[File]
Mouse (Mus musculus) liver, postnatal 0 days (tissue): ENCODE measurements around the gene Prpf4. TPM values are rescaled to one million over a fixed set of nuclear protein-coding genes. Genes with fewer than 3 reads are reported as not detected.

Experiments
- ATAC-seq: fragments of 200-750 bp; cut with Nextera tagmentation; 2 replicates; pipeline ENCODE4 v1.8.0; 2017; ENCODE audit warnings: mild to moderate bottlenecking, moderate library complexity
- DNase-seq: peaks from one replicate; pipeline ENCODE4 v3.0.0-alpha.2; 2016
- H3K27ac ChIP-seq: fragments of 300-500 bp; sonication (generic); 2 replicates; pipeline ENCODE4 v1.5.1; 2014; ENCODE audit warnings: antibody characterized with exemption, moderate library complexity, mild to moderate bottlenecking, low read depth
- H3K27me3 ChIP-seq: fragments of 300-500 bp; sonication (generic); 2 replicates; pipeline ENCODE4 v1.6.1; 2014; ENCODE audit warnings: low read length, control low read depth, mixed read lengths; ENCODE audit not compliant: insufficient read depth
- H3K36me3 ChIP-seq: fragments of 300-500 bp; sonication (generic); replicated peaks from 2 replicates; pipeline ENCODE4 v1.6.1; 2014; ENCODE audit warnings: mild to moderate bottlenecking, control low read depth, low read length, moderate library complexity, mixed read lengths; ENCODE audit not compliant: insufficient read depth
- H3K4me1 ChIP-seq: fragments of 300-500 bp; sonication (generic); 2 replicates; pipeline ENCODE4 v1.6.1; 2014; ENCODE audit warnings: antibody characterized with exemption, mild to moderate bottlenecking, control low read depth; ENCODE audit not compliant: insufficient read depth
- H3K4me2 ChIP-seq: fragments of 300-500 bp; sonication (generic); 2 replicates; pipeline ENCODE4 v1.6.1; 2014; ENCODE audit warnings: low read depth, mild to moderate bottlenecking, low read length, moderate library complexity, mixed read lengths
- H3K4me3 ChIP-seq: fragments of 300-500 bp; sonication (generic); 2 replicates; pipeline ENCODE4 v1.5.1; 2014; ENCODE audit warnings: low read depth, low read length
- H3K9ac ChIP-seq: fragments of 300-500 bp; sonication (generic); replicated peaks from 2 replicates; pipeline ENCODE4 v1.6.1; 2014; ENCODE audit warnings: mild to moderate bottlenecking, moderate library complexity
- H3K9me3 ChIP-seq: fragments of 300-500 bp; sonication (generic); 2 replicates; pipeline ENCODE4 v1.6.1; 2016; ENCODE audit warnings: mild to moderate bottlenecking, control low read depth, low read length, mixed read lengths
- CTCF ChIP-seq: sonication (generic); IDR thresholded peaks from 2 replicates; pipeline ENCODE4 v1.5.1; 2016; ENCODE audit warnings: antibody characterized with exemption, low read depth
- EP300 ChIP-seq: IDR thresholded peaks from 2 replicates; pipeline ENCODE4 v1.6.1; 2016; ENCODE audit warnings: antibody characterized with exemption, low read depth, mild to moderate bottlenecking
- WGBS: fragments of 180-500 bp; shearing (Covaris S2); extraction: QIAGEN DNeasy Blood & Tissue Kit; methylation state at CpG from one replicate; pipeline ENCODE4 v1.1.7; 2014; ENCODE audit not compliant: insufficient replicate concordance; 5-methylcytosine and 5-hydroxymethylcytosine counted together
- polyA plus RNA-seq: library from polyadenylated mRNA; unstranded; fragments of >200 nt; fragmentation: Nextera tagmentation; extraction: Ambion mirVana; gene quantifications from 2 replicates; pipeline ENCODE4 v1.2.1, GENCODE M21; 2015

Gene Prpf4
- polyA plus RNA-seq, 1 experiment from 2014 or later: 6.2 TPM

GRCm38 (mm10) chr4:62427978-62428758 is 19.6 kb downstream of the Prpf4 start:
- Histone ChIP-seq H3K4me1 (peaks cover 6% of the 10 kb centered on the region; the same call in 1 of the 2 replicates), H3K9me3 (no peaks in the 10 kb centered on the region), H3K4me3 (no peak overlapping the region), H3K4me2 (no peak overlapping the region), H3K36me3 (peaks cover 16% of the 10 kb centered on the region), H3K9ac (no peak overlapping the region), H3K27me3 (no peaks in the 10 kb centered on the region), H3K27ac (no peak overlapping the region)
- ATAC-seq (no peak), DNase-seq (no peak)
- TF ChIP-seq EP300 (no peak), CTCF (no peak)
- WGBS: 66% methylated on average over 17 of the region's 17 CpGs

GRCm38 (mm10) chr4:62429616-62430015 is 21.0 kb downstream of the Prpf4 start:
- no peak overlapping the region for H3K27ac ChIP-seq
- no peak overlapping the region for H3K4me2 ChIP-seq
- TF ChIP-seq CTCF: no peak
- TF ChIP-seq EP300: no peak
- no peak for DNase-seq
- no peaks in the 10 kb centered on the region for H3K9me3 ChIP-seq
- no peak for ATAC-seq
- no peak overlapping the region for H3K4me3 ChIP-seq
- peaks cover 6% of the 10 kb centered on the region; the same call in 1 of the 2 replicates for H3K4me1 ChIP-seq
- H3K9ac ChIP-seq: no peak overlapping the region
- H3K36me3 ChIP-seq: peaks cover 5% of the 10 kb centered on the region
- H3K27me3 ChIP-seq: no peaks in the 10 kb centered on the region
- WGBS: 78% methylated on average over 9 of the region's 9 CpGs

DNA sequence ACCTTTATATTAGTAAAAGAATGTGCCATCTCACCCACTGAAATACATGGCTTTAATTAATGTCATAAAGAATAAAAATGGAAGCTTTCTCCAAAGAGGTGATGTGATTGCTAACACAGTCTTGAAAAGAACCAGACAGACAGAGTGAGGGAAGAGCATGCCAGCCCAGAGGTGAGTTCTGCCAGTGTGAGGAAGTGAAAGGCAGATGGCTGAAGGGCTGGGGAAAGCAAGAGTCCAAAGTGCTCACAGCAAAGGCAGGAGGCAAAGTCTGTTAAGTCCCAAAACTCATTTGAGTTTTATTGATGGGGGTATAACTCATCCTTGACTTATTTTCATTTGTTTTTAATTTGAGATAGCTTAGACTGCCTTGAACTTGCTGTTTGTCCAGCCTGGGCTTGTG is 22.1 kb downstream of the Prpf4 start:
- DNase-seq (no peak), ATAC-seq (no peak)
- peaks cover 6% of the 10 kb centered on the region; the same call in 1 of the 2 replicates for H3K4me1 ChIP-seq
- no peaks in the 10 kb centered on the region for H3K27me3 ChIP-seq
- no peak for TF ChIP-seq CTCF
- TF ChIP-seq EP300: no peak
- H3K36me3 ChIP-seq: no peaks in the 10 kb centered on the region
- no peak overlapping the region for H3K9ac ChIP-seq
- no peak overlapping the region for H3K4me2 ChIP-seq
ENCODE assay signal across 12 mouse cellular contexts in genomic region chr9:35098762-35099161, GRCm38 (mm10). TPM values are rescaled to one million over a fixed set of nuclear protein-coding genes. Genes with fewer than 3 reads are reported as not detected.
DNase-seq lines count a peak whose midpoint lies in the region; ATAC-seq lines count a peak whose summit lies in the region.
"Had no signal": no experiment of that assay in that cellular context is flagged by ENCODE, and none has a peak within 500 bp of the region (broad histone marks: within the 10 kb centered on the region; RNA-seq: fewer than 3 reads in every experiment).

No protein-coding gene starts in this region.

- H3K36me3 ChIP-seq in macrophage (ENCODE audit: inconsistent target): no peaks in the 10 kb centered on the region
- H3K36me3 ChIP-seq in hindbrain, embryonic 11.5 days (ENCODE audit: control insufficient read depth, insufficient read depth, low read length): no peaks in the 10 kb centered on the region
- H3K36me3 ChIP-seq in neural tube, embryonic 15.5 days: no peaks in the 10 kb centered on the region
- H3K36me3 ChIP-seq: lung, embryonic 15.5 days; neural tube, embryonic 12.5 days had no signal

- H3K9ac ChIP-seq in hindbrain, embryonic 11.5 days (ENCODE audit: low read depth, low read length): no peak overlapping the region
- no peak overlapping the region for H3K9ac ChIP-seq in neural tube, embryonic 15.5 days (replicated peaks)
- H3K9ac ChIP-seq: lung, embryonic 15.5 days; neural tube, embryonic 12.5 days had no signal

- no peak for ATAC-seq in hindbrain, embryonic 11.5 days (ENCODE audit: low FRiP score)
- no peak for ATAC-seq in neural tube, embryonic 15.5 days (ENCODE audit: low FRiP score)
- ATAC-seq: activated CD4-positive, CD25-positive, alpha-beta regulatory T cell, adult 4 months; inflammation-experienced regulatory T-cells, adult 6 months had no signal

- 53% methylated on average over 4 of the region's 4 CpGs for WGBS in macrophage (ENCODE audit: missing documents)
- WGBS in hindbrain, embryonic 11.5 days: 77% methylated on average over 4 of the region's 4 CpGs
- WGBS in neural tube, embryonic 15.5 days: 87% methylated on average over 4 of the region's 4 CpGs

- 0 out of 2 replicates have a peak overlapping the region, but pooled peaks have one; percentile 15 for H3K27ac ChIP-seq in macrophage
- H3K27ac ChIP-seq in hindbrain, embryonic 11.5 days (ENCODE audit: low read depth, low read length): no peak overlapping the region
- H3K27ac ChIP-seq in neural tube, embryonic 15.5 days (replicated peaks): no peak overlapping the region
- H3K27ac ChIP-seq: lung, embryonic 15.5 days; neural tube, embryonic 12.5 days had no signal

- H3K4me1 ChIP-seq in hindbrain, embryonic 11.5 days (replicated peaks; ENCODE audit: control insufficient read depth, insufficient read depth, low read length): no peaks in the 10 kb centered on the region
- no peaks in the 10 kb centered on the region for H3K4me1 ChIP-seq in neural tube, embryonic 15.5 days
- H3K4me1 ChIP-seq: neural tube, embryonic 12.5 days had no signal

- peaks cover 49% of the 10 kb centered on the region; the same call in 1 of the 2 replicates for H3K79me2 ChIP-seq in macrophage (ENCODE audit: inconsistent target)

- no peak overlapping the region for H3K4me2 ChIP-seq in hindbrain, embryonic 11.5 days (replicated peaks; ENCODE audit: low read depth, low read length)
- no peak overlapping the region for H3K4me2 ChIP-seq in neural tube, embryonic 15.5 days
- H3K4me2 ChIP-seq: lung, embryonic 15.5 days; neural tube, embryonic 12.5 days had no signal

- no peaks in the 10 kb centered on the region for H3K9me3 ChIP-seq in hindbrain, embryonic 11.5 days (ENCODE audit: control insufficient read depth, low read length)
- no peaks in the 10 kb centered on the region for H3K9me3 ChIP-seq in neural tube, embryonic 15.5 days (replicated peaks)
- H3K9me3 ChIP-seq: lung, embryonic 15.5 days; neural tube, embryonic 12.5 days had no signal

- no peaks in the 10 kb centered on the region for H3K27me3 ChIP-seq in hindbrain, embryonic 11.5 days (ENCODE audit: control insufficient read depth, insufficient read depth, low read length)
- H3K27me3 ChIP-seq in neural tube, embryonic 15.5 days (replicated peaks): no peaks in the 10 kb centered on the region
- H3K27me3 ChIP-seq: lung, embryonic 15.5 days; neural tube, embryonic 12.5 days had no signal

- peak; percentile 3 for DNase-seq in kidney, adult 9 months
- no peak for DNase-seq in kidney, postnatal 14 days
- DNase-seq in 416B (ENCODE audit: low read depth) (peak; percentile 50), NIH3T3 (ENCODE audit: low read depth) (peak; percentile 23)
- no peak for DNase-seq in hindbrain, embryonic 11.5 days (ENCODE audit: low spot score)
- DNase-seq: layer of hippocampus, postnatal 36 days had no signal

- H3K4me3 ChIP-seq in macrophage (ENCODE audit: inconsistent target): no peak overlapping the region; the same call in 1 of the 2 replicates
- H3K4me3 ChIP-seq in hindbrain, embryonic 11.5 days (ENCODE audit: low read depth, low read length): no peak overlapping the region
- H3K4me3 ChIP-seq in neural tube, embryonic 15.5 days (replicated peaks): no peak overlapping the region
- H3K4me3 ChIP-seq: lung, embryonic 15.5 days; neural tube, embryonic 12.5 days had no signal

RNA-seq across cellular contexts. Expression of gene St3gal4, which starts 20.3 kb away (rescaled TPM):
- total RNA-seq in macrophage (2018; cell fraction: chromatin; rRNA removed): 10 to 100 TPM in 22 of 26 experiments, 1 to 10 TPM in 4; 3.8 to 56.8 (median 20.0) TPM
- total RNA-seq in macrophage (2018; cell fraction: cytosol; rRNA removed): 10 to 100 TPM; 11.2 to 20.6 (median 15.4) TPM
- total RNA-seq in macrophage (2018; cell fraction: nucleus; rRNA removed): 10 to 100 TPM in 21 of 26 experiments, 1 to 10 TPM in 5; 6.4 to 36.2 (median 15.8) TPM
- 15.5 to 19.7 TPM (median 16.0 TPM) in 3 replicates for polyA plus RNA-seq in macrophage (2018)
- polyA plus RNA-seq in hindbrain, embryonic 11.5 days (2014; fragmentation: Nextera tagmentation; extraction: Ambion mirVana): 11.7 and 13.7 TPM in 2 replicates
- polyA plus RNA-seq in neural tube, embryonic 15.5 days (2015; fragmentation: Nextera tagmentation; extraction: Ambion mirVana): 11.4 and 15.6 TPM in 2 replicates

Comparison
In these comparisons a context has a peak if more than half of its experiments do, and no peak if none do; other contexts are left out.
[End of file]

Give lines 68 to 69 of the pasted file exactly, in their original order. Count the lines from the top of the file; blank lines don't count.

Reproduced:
- H3K4me1 ChIP-seq in hindbrain, embryonic 11.5 days (replicated peaks; ENCODE audit: control insufficient read depth, insufficient read depth, low read length): no peaks in the 10 kb centered on the region
- no peaks in the 10 kb centered on the region for H3K4me1 ChIP-seq in neural tube, embryonic 15.5 days